There are growing trends for the online grocery market. While the online grocery market is not the same as a grocery app, the two are closely linked. Thus, trends for the online marketplace can help predict the feasibility of a digital grocery app. While only about 10% of US consumers say that shop regularly for groceries online, the market is expanding. The online grocery market doubled to $26 billion from 2017 to 2018 and is expected to reach $70 billion by 2021.
These trends can be added to what we already know about shoppers in the US. Making shopping lists to stay organized is a trait that spans across all age demographics. About 69% of women and 52% of men said they made a list before going shopping according to the Food Marketing Institute. Making lists was a trend across generations; from the 69 and older crowd to the 18 to 35 age group.
Further, those who operate the app will need to be smartphone users, familiar with either the IOS or Android operating system. According to the Pew Research Center, 96% of American adults own a cellphone. Of that 96%, 81% own a smartphone.
Seniors will be excluded from the initial addressable market given that only about 53% of seniors who own a phone own a smartphone, according to the Pew Research Center.
We will assume that the total addressable market will be adults with smartphones, aged about 18 to 60 who go grocery shopping regularly or weekly. This would amount to a total addressable market of about 133,000,00 people in the US. This is without considering the expected growth from online shopping. From this, we should expect to see the total addressable market grow by at least a few tens of thousands with each year the app is active and coinciding with the market trends.
There are some apps on the market today that offer similar features to AisleTags. Three of the top competitors are Basket, Grocery Pal, and List Ease. These apps have the ability to compare total grocery hauls between stores, compare prices between stores in the area, and share lists with family members or friends.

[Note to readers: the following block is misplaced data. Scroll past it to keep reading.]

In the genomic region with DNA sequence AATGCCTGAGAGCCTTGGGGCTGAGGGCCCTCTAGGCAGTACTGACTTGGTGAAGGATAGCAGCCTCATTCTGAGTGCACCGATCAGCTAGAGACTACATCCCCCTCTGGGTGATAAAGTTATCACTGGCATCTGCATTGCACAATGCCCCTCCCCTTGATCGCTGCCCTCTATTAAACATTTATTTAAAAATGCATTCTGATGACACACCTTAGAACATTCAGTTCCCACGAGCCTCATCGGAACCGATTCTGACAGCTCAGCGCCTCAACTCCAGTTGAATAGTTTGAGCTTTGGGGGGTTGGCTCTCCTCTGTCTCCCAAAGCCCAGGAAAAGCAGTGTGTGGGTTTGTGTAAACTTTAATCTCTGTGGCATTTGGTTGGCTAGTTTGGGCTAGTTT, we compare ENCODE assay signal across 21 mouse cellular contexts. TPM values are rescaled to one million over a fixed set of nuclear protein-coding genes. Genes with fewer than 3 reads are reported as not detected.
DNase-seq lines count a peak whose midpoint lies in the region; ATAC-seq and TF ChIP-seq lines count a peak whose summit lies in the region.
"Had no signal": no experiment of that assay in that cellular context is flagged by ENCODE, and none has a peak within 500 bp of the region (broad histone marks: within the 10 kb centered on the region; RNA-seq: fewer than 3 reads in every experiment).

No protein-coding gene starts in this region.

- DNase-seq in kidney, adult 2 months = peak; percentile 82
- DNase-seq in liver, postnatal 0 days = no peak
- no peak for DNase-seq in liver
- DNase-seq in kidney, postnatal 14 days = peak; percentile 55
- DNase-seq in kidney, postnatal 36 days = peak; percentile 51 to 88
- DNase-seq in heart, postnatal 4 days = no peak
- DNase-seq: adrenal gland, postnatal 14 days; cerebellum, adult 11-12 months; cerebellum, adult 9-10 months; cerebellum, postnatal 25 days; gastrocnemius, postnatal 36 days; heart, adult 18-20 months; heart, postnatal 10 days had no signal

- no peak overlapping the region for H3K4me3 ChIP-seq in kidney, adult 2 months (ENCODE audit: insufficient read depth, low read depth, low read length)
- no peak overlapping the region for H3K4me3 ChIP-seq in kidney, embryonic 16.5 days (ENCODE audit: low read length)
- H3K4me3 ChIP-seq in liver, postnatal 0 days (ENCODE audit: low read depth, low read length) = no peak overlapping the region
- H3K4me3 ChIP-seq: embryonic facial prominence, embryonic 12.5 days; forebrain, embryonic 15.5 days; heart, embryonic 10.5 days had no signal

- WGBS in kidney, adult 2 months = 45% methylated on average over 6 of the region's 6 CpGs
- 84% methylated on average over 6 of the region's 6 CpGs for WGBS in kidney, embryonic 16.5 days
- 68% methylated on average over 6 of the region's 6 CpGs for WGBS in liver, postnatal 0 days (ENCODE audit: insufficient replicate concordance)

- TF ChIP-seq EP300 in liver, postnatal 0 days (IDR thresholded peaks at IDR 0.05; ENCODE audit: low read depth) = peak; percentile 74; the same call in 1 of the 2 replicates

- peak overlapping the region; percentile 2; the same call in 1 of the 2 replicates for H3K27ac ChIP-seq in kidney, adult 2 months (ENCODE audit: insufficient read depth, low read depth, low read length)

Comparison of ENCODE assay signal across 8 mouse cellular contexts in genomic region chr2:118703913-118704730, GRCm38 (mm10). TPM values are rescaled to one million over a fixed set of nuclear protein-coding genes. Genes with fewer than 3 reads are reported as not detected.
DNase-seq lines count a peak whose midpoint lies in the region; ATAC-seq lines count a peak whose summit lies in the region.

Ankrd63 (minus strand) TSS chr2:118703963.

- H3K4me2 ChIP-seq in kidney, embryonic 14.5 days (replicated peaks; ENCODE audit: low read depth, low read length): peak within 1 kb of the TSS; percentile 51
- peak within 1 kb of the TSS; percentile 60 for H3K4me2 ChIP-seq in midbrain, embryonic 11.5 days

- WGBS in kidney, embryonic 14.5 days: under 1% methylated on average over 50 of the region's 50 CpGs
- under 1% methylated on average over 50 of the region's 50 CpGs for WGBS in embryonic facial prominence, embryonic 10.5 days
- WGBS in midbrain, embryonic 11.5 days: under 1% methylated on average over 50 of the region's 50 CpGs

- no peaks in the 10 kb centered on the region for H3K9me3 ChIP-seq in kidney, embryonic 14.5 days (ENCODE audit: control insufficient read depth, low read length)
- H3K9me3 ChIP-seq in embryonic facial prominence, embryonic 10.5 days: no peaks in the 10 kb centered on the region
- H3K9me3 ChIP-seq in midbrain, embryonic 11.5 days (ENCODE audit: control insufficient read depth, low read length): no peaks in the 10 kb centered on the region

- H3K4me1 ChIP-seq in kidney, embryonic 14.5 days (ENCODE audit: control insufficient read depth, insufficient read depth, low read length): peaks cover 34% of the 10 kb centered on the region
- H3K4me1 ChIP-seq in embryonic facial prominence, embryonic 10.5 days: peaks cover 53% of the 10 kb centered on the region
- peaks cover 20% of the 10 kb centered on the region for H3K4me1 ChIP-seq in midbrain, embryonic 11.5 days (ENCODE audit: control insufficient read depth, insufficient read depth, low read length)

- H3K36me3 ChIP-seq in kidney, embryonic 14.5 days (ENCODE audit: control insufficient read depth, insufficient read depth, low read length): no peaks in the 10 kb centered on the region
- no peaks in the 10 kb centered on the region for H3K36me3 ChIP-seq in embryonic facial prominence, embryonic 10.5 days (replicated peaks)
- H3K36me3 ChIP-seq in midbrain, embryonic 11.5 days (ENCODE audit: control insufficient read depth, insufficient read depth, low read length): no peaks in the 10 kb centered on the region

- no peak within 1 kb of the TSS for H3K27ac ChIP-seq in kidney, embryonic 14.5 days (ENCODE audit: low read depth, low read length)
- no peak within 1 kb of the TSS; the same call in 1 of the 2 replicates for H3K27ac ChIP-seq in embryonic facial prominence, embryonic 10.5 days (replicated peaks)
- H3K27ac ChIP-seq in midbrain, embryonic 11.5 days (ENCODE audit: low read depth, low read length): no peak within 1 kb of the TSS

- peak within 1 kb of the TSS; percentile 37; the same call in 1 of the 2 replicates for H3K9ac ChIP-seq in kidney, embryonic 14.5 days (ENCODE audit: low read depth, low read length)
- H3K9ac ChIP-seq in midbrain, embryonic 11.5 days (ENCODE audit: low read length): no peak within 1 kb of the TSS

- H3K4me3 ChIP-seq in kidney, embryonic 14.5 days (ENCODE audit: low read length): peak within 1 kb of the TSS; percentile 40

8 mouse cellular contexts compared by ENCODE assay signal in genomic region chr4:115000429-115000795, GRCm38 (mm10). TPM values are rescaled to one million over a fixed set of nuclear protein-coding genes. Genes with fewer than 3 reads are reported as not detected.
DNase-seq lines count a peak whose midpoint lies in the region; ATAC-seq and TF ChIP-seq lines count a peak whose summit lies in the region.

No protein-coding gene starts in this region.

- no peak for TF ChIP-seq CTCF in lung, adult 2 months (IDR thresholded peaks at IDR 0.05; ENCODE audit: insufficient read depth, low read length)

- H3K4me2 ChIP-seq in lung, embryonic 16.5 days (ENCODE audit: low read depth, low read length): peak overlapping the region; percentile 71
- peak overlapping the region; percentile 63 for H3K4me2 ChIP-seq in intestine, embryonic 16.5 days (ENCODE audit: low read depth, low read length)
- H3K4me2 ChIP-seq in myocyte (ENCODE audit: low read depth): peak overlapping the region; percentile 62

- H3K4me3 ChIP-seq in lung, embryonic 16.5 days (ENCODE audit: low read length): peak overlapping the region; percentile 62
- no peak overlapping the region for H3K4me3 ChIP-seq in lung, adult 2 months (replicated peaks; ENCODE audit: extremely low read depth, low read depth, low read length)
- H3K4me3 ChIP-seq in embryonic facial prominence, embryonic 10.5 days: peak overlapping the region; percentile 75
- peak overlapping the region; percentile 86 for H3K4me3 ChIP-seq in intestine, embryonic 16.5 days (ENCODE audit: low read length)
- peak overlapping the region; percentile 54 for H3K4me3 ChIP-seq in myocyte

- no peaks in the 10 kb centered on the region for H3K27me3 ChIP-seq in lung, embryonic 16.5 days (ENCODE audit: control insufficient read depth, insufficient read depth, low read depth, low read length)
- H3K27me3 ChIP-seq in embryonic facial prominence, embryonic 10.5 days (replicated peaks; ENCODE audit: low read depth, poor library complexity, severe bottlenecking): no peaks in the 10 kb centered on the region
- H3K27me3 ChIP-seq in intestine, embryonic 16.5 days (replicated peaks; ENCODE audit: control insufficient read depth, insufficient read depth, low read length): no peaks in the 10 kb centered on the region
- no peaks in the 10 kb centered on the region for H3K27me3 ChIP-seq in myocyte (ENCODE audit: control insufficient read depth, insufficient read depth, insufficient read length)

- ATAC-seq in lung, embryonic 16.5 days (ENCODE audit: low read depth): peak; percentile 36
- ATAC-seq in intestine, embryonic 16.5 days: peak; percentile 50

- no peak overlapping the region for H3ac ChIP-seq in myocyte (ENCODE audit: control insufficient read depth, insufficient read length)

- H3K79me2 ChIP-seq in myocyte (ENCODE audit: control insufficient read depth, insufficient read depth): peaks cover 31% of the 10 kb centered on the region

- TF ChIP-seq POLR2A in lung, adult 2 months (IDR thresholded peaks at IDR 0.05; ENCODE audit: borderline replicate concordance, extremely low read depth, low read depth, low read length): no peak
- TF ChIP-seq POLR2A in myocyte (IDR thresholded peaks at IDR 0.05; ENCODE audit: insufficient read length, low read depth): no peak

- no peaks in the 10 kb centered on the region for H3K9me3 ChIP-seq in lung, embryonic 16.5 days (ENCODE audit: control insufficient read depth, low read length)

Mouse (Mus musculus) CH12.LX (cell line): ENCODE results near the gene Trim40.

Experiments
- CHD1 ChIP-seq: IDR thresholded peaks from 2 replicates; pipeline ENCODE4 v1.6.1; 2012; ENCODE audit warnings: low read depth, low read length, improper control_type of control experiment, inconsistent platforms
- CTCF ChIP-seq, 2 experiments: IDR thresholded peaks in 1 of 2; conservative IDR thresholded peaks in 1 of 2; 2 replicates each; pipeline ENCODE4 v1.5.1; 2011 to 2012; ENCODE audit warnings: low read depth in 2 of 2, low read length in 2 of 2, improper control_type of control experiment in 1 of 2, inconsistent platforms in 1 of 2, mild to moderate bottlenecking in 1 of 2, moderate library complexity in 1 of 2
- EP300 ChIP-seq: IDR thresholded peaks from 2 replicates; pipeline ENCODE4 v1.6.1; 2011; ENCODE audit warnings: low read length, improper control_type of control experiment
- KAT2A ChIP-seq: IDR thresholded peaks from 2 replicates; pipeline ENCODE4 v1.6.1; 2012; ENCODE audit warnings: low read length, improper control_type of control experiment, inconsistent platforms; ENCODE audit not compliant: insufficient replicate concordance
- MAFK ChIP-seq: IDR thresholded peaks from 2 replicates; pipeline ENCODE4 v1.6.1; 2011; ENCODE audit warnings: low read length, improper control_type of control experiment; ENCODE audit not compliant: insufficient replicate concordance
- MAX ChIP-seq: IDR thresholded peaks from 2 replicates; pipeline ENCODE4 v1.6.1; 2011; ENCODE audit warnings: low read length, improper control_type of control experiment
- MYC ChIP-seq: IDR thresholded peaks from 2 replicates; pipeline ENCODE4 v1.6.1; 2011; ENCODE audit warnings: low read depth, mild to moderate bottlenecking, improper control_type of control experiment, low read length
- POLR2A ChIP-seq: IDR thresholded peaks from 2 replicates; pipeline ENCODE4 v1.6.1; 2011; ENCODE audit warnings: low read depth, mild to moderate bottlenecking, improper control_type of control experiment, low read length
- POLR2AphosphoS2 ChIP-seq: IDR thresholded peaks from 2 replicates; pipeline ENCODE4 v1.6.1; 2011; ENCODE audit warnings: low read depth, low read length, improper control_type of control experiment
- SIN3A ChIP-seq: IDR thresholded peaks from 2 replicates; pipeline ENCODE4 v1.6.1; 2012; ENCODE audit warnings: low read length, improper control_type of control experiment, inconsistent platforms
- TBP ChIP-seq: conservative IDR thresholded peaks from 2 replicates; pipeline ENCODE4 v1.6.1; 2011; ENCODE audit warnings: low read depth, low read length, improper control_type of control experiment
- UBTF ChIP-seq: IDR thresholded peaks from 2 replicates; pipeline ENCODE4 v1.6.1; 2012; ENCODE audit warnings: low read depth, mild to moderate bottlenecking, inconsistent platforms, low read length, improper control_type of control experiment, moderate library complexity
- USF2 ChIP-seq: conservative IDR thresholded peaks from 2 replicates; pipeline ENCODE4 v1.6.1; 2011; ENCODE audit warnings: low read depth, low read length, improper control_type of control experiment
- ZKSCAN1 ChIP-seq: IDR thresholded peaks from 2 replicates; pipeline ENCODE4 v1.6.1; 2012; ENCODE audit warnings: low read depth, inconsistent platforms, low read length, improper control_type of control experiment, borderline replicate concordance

AisleTag would include some of these features as well but its main advantage is that it allows for a customizable shopping experience. These other applications either limit the number of stores a user can have or don’t limit to stores in the user's specific area. AisleTags intends to offer a sleek and simple design that can customize each visit based on the best prices for the items they need at the stores the user wants to visit. By dividing the shopping list between stores the user frequents, shoppers won't spend time wandering aimlessly around the grocery aisles. Instead, through quickly planning ahead, they will already know what they need to get at each store to save money. Thus, they will also be saving time, taking valuable minutes off of their grocery store trip.
AisleTags is not designed to simply give users the lowest prices on their groceries, but to display their lists in an organized log that makes shopping cost-effective and time-efficient.
Below is a design mock-up of what the initial AisleTags app will look like for users. The prototype below shows three different function screens of the app.
How It Works
Once the app is open, users choose to either make or edit a list or beginning shopping immediately from the last saved list. To add items to a list, users can search for their desired item or scan an item's barcode. Once detected, the item will appear on the search screen showing the lowest prices from stores in the user's area that they have designated in their settings. Users can then add the item to their list at their desired price point. The item will then appear in a divided shopping list. When users initiate the active shopping mode, they can check items off from their list. The box next to the item turns green once a user has checked an item off of their list. Each list can be saved, edited or added to for future shops.